Liver Supplements & Herbs
The liver, like the heart, is an organ we cannot live without. The largest organ in the body, it is responsible for hundreds of vital functions, many of them essential to our existence. The liver acts as a kind of transfer station where some chemicals, like bile, are produced and others are broken down and converted into forms that are easier on the body or that the body can dispose of, like bilirubin. It is the body’s largest filter, as all the blood leaving the stomach and the intestines passes through the liver to be detoxified, and its production of bile is critical to the digestive process. The liver is also largely responsible for the synthesis of key proteins and glucose. From an Ayurvedic perspective, the liver is the seat of the five bhuta agnis, physiological manifestations of agni that correlate to each element. These bhutas are responsible for transforming ingested food into biologically useful substances. And finally, as if the liver wasn’t already amazing enough, it is the only organ capable of regenerating itself if damaged. Even with this remarkable capacity, however, it can only tolerate so much insult. The importance of liver health cannot be overstated—it is integral to the quality of our life and overall well-being. There are many natural and holistic ways we can offer our liver support in all its vital functions.
Herbs for Liver Health
Unique to Ayurveda is the concept of the six tastes—sweet, sour, salty, pungent, bitter, and astringent—and their accompanying qualities. They are said to not only affect the tongue and our senses, but all parts of the body, including the liver. Of all the tastes, bitter is considered the “best.” Bitter possesses the qualities of cool, light, and dry, and is purifying and tonifying—which is good news for the liver. Because the liver is a hot organ associated with pitta dosha, these qualities are beneficial and protective of liver function—thus liver health supplements and herbs will often contain this bitter property. The following is a brief overview of some liver-cleansing herbs:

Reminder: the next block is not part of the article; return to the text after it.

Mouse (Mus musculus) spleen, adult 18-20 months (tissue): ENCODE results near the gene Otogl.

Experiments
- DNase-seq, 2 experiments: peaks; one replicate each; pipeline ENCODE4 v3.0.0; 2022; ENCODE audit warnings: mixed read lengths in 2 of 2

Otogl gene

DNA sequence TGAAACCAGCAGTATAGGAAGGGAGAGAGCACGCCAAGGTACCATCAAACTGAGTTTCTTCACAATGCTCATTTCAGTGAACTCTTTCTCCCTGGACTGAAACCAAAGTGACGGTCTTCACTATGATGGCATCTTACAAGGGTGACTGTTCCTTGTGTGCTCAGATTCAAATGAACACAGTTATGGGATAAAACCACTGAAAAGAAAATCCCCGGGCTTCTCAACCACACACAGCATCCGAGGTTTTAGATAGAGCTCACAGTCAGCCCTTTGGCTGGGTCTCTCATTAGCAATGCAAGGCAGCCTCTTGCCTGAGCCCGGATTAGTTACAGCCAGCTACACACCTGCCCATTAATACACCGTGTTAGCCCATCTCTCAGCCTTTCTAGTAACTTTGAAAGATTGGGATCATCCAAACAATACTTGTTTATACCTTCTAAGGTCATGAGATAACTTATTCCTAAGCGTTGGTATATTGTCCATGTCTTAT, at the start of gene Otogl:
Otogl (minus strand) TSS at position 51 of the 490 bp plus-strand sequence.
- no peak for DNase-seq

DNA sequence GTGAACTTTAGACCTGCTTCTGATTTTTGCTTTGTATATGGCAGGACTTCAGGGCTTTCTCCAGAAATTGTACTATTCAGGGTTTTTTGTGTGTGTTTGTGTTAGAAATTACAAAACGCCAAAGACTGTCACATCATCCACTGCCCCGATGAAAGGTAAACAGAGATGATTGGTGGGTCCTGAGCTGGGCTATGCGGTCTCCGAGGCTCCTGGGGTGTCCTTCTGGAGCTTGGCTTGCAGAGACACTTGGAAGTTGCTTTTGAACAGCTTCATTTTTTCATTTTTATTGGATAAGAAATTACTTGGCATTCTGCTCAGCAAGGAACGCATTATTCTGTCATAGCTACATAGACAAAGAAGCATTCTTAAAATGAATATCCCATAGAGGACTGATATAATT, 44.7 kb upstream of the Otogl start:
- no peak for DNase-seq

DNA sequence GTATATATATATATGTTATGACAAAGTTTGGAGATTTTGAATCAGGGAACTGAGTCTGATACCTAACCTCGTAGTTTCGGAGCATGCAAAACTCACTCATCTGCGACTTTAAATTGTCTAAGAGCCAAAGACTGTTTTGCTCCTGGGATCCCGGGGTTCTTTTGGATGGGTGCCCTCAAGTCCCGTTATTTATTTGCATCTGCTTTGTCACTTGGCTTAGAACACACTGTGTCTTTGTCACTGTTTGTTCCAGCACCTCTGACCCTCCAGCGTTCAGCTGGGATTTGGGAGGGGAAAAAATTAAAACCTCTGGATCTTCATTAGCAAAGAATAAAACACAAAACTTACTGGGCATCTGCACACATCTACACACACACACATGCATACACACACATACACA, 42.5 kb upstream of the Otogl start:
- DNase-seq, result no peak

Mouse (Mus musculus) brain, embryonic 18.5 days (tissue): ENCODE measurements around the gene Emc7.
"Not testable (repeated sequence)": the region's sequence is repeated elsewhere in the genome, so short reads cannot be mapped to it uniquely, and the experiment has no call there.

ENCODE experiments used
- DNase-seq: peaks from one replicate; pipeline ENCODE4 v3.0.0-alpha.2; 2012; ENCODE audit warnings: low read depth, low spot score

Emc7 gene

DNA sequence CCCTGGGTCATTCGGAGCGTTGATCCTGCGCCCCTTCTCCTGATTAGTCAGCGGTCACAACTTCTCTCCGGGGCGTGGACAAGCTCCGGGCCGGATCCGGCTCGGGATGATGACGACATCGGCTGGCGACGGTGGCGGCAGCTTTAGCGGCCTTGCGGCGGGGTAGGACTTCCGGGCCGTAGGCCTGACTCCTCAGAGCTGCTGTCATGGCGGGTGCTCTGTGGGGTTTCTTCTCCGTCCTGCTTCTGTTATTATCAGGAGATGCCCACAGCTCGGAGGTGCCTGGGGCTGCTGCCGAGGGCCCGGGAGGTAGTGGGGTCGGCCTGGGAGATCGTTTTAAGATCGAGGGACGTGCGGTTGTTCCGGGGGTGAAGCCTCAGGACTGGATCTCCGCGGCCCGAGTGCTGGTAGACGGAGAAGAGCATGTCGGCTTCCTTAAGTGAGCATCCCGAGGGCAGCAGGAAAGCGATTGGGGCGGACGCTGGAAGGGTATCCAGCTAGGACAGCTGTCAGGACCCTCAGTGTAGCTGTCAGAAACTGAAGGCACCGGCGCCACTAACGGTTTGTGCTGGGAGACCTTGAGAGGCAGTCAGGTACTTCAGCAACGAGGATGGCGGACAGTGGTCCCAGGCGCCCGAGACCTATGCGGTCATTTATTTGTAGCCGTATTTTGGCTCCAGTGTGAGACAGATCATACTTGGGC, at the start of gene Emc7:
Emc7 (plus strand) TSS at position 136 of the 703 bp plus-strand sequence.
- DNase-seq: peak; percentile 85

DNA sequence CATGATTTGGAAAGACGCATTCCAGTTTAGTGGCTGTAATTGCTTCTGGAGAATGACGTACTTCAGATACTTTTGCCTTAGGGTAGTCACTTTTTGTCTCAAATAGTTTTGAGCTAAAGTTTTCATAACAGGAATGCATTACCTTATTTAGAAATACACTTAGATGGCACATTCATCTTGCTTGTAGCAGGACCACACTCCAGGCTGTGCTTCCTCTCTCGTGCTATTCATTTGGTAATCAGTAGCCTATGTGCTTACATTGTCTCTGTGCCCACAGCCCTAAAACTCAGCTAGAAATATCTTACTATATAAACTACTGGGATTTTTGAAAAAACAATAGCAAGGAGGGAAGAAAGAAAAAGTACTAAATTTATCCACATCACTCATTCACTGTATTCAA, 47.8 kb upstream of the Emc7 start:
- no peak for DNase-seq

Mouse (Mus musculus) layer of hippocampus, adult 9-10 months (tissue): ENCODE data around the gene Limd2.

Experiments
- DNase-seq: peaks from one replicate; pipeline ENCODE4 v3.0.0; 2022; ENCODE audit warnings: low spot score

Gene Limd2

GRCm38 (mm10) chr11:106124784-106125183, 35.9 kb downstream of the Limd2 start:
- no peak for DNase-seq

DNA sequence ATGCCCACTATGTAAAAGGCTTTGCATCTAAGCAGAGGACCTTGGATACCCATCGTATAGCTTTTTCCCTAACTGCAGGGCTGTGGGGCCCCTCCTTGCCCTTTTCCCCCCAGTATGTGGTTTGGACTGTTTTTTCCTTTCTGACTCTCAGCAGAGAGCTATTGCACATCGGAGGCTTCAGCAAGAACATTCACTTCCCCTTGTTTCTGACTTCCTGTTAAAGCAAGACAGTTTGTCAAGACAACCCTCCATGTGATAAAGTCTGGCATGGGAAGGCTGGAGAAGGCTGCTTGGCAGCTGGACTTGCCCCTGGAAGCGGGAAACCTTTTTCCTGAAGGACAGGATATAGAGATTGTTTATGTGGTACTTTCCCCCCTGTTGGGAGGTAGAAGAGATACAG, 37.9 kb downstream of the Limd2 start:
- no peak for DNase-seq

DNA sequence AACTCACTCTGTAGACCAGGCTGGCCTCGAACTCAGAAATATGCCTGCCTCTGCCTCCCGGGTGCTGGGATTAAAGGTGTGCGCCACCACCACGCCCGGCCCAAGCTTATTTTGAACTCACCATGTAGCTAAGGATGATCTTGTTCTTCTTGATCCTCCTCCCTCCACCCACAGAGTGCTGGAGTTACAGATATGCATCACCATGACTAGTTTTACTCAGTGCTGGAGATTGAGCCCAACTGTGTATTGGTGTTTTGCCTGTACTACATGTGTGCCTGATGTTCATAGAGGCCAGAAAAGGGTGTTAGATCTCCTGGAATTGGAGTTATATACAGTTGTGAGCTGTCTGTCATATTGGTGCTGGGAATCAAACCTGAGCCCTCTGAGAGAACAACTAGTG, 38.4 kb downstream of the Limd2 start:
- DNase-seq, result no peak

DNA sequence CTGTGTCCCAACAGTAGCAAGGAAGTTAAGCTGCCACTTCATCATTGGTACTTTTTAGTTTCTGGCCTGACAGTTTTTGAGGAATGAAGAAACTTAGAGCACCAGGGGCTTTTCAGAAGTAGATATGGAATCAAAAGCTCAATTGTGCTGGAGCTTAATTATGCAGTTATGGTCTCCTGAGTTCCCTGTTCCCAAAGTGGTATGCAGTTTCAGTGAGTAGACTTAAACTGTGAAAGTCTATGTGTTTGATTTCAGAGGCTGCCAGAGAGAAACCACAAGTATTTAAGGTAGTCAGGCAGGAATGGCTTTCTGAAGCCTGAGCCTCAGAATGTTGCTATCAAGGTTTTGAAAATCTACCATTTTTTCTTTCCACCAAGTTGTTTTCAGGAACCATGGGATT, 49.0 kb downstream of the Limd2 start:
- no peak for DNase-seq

- Bhringaraj is an Ayurvedic herb with similar properties to dandelion; it is bitter and tonyifying and considered a rejuvenative tonic for the liver.
- Bhumyamalaki is another bitter herb from the Ayurvedic pharmacopoeia that has an affinity for the liver, gall bladder, and digestive tract. It is used to further support and strengthen the liver’s natural cleansing and detoxifying actions.
- Guduchi also promotes the healthy elimination of toxins, thus offering support to the liver, kidneys, and blood. Guduchi was so well-respected by the ancient Ayurvedic seers as a health tonic, that is was referred to as “Amrita,” or “Divine Nectar.”
- Banyan offers all of these herbs and more in one convenient formula simply called Liver Formula. Liver Formula can be used as a daily supplement for liver support or as additional boost to a cleansing or detoxification regimen
How to Improve Liver Health
For a more comprehensive guide and Ayurvedic approach to liver health you will want to read our Liver Health Guide. One suggestion for improving liver health is to give it periodic rest. What does this mean exactly? Our liver is always working. One way of giving the liver some reprieve is an intentional cleanse or fast. There are many approaches to cleansing. This can entail a very simple whole-foods diet, where processed foods are eliminated, or, it can take the form of a “mono-diet.” Some people opt for a juice cleanse for a period of days. As part of an Ayurvedic protocol, a kitchari cleanse is often recommended. Kitchari is a simple meal of dal and rice, and often seasonal vegetables. It is easily digested and still provides the body whole nourishment. The idea behind any cleanse is to limit the amount of input to the liver, thus reducing the amount of toxins.
Foods to Favor and Avoid for Liver Health
Aside from periodic cleansing, a supportive diet is the next best thing you can do for your liver. A pitta-supportive diet is generally proactive for liver health—emphasizing cooling foods over warm or hot, raw fruits and green veggies, whole grains and seeds. Like bitter herbs, bitter greens are especially beneficial for a healthy liver, as is staying hydrated. Starting the morning with a warm glass of lemon water is a simple way to stimulate the liver and other vital organs. Minimize heating foods like eggs and hard cheeses. And try to avoid stimulants like caffeine and nicotine. Alcohol is also heating and generally not a good idea for liver health as it slows down liver metabolism, especially in excess. Remember, the more toxic substances taken into the body, including medications and airborne chemicals, the harder the liver has work.